Driving during a Wisconsin snow storn can be difficult to say the least. Our trip began with mild flurries and ended two hours later with full blown white-outs. Still, the AWD of the Forester proved to be sure-footed enough to guide us through all the rough patches.
Forester has a newly available portable navigation system, a new 2.5-liter four-cylinder engine and a new top-of-the-line 2.5XT Touring model.
The TomTom navigation system available on the 2.5X Premium model includes a 4.3-inch touch-screen that you can take with you when you leave the car.
The portable navigation system also comes with Bluetooth, a USB port and iPod capability, plus a backup camera is available. Bluetooth is now standard on all except the base Forester.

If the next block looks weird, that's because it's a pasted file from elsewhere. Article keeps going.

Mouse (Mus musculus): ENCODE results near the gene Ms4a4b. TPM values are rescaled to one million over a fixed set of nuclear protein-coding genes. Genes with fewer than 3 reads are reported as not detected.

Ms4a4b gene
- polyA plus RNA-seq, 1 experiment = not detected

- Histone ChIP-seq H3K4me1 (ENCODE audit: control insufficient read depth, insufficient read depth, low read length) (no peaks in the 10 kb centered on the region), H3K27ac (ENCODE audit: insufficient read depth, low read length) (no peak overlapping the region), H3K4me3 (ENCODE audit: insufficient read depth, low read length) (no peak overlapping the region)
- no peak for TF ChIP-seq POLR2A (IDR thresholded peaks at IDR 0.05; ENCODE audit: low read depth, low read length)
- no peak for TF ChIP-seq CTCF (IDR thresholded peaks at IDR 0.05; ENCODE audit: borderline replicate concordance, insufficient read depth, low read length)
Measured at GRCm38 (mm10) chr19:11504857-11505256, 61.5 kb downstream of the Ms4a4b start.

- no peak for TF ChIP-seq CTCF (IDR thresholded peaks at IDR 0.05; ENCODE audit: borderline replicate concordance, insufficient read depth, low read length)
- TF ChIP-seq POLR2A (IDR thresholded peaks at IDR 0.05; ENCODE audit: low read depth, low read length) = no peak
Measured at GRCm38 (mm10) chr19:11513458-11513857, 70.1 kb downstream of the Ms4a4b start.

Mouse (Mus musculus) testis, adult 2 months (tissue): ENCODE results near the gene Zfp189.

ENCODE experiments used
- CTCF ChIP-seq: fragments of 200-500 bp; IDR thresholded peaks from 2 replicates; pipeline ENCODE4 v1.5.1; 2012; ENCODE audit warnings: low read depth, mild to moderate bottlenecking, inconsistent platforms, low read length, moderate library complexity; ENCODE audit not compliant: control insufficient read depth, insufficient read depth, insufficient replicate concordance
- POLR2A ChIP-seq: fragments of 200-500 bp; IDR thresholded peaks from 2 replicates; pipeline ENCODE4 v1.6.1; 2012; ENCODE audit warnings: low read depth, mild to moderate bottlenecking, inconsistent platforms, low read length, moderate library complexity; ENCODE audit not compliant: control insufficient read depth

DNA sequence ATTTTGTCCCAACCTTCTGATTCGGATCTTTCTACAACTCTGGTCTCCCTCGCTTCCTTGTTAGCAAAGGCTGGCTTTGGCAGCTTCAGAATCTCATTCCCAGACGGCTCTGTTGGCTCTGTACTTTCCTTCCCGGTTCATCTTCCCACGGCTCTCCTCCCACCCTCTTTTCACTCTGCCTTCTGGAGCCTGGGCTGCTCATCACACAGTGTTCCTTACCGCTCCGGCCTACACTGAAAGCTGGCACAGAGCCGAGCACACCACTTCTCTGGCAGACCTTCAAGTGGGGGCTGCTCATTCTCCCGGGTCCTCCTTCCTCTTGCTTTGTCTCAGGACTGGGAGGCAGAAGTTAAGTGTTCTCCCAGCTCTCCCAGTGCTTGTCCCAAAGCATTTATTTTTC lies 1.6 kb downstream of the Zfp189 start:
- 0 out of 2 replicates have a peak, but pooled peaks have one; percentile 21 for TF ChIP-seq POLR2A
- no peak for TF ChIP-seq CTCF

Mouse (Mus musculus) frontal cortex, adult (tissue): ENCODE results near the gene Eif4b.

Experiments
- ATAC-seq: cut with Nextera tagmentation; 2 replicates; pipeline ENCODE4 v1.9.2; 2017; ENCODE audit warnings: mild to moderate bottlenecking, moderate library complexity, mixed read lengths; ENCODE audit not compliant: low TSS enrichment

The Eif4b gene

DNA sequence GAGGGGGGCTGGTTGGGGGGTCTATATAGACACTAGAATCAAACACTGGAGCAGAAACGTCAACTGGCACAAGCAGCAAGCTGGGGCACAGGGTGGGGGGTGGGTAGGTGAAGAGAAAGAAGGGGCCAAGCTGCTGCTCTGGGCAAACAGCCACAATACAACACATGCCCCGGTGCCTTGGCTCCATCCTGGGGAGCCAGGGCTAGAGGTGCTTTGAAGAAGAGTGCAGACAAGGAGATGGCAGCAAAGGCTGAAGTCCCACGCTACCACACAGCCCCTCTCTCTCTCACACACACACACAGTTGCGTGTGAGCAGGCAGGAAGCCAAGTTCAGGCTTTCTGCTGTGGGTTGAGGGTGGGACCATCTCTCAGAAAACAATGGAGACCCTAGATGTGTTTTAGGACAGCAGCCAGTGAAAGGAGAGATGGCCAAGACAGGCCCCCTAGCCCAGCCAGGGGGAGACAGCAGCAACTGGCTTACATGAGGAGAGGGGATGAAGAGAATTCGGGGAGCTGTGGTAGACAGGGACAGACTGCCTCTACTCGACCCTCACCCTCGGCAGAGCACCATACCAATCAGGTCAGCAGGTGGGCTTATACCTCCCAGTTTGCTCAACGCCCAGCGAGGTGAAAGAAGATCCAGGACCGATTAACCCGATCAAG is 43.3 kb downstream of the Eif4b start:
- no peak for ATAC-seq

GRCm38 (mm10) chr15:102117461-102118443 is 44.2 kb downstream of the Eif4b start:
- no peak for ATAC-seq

Foresters are powered by a choice of naturally aspirated or turbocharged 2.5-liter four-cylinder engines and either a five-speed manual or four-speed automatic transmission.
The naturally aspirated engine is still 2.5 liters with 170 horsepower, which is the same as before, but it's a new engine that produces more torque (174 pounds-feet versus 170) and, Subaru says, is more economical.
The transmissions come with different all-wheel-drive systems. According to Subaru, the automatic comes with Variable Torque Management, which shifts power to the front and rear axles by monitoring throttle position, battery voltage, generator rpm, wheel speed, brake status, lateral g-force and automatic transmission fluid temperature. The manual Forester has a simple viscous coupling that's reactive rather than proactive.
The door openings are large, and the rear window is larger than on the previous Forester. A center armrest is standard for the backseat, and a retractable center tray is optional.
A rollover sensor can deploy the side curtain airbags to protect occupants and prevent their ejection.